Migration and Unusual Sightings

- Record your Observations

Many birds migrate through King Island throughout the year, some travelling thousands of miles from their northern hemisphere breeding grounds to spend summer on King Island while others only cross Bass Strait to breed in Tasmania and winter on the mainland.  


A number of the Bass Strait migrants stop and breed on King Island while others just pass through.  We know this happens but we don't know how long they stay or how important it is to their successful migration.  In particular we know very little about the migration of the small bush birds.

Migrating land birds to look out for:

  • Grey Fantail

  • Silvereye

  • Black-faced Cuckoo Shrike

  • Flame Robin

  • Cuckoos - Fantailed and Pallid

  • Bronze-Cuckoos - Horsefields and Shinning

  • Satin Flycatcher

  • Dusky Woodswallow

  • Swift Parrot

  • Orange Bellied Parrot

  • Blue-winged Parrot 

  • Crescent Honeyeater (these are also residents but numbers may increase during spring and autumn)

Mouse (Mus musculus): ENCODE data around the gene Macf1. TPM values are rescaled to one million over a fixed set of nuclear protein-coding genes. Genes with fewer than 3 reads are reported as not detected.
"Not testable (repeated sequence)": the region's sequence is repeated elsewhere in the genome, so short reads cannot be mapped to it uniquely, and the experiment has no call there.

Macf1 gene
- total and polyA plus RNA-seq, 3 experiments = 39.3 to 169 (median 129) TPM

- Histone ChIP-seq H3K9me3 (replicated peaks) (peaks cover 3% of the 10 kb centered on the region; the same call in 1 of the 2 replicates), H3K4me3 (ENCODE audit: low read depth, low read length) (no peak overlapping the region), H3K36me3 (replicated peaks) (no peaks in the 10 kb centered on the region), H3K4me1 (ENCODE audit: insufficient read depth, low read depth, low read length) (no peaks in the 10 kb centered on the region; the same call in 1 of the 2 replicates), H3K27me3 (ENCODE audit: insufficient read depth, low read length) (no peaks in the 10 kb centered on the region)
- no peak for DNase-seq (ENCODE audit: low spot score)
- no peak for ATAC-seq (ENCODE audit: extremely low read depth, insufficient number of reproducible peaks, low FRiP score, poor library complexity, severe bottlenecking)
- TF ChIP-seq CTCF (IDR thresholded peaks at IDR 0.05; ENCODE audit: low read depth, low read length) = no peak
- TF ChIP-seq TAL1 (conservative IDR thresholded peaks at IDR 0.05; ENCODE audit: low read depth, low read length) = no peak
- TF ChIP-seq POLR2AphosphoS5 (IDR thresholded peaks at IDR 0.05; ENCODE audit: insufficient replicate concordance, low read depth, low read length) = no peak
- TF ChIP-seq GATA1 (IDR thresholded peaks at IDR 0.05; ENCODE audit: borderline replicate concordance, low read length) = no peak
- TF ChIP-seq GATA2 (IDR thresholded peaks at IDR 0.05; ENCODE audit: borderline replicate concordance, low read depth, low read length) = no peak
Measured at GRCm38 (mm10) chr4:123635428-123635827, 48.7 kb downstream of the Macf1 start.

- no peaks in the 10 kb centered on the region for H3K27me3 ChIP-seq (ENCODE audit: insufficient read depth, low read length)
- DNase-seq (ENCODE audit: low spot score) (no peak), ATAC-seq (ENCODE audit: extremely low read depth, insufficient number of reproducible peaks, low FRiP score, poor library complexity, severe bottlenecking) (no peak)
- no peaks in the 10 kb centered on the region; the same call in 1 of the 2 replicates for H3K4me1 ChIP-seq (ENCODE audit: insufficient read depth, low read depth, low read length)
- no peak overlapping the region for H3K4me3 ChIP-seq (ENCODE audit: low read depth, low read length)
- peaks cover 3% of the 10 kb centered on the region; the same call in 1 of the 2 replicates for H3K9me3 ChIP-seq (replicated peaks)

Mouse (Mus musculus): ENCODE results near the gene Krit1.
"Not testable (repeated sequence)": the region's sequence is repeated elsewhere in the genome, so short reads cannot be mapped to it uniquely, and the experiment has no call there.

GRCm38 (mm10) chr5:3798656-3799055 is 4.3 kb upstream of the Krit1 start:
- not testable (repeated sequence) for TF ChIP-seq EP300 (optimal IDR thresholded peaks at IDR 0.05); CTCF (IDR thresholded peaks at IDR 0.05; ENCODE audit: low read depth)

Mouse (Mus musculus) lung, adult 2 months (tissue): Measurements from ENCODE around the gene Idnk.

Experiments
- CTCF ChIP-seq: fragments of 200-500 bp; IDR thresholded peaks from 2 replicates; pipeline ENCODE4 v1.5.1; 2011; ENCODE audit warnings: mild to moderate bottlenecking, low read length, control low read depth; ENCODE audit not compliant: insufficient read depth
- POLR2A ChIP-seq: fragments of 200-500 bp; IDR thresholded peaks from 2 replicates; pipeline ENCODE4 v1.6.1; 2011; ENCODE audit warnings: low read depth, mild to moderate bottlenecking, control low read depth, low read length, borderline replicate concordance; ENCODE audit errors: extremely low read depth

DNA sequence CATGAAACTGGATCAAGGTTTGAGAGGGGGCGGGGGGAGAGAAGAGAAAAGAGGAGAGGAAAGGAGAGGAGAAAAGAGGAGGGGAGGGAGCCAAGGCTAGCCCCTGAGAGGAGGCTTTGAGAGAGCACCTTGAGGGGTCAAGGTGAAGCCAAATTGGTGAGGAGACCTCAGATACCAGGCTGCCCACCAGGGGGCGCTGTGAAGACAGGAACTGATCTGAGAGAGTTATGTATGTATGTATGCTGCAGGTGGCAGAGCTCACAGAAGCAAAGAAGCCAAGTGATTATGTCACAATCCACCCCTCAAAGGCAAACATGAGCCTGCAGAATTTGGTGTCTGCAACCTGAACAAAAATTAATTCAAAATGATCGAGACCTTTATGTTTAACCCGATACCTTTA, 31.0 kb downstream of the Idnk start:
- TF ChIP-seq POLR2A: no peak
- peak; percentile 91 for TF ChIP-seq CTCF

Unusual Birds

King Island often has visits from birds that are out of their usual range or not commonly seen.  These include bush birds such as Scarlet Honeyeater, Purple-crowned Lorikeet and Rufous Fantail. But they also include sea birds such as Rockhopper and Crested Penguins.  Tracking the arrival and occurrence of these birds may be useful in the future to track the impacts of the changing climate.  

If possible, get a photo of any unusual birds you see.  It helps with identification and to register their presence.

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